This paper examines the role of communications technology advances in affecting social interactions in groups and organizations. A discussion of the functions of communication and contact leads to the development of the concept of the 'electronic environment'. Past research identifies issues of a person's need for contact and the costs and benefits of contact in computer-mediated or other electronic communications media. In this paper, these issues focus on social isolation, integration, and feedback between group members as vital aspects of effective group interaction. Understanding of these aspects is presented as a key to appreciating the influence of communications media on organizational and social behaviour. Although the initial focus of this paper is on interactions between individuals within a group, applications are also discussed regarding interactions between groups, or between individuals and others outside the primary group. Examinations of the implications of the concept of electronic environments includes directions for future development and integration of research perspectives.

Users with 'Attitude'

Computer User Training and Attitudes: A Study of Business Undergraduates BIBAK 284-292
  Gholamreza Torkzadeh; Xenophon Koufteros
For many users, the first real encounter with a computer occurs when taking an introductory course to computers at a college. To the extent that these training courses impact user understanding and motivation, they are important determinants of the user attitudes towards computers and merit serious assessment. Using 327 business undergraduates at two universities in the US, this paper reports on the reactions of students to computers and computer-related tasks before and after an introductory course to computers. Responses to a 20-item scale were analyzed to examine the pattern of attitude change experienced by students in their training course. Factor analysis revealed five constructs for describing patterns of computer user attitude: negative reaction to computers; positive reaction to computers; reaction to computers for children education, reaction to computer-mediated services; and reaction to computer games. Four factors show significant change in mean scores after the training courses. The attitudes changed for males more than females, indicating improvement in attitudes. The respondents' attitude to computer-mediated services remained unchanged. While the directions of changes indicate an overall improvement in respondents' reactions, many attitudes did not change significantly after having taken the training courses. This may be due to the content or the format of these courses.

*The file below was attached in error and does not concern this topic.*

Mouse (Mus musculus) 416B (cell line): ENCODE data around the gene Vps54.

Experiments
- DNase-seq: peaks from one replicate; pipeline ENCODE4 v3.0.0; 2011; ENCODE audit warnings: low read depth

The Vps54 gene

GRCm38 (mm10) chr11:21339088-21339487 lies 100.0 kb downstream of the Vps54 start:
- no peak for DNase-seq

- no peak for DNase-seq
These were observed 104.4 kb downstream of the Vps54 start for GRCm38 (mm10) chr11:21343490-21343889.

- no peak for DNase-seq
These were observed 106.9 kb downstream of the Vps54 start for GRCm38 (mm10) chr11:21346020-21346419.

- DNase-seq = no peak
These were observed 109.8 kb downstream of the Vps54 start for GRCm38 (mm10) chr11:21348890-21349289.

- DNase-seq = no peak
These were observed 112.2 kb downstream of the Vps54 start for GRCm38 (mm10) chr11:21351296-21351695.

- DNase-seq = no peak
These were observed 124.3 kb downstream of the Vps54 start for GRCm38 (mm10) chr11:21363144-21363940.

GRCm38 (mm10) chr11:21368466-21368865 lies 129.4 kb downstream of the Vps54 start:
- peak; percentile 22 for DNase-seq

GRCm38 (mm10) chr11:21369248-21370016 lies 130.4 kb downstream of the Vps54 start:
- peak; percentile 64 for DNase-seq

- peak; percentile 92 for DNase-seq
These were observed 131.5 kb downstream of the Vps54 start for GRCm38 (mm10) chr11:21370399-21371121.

Keywords: Computer training, Computer user attitudes
Effects of Hedonic Components and User's Gender on the Acceptance of Screen-Based Information Services BIBA 293-303
  Norbert Mundorf; Stu Westin; Nikhilesh Dholakia
To compete successfully with other information media, screen-based information services would have to offer hedonic qualities that appeal to a wide range of users, men as well as women. To study effects of hedonic components of information services, a software simulation of an interactive service was designed. In an experiment, 59 female and 73 male subjects were exposed to this software simulation. Hedonic features (presence or absence of colour, graphics, and music) of the simulated information service were factorially varied to form eight unique treatment configurations. Music and colour were shown to affect level of enjoyment and intention to use the service. The effects varied according to gender: females showed greater intention to use the service than did males. Males showed greater preference for the colour version. These findings provide some basic design guidelines for information service marketers and point to the need for future research-based exploration of this area.
Expertise Transfer, Knowledge Elicitation, and Delayed Recall in a Design Context BIBAK 304-314
  Nathalie Bonnardel
This paper describes a new method for knowledge elicitation that may contribute to effective expertise transfer from human experts to knowledge-based systems. The method was applied to knowledge transfer in an aerospace design context. Knowledge was transferred directly from an expert designer to both expert and novice "receivers" of information. Transfer occurred in a natural way, without intervention from a knowledge engineer. To evaluate the process, the information receivers were required to recall the transmitted knowledge after a seven week delay. Results suggest that this method can be effective for expertise transfer and can indicate desirable characteristics for knowledge-based systems which aim to be adaptable to users' differing levels of competence.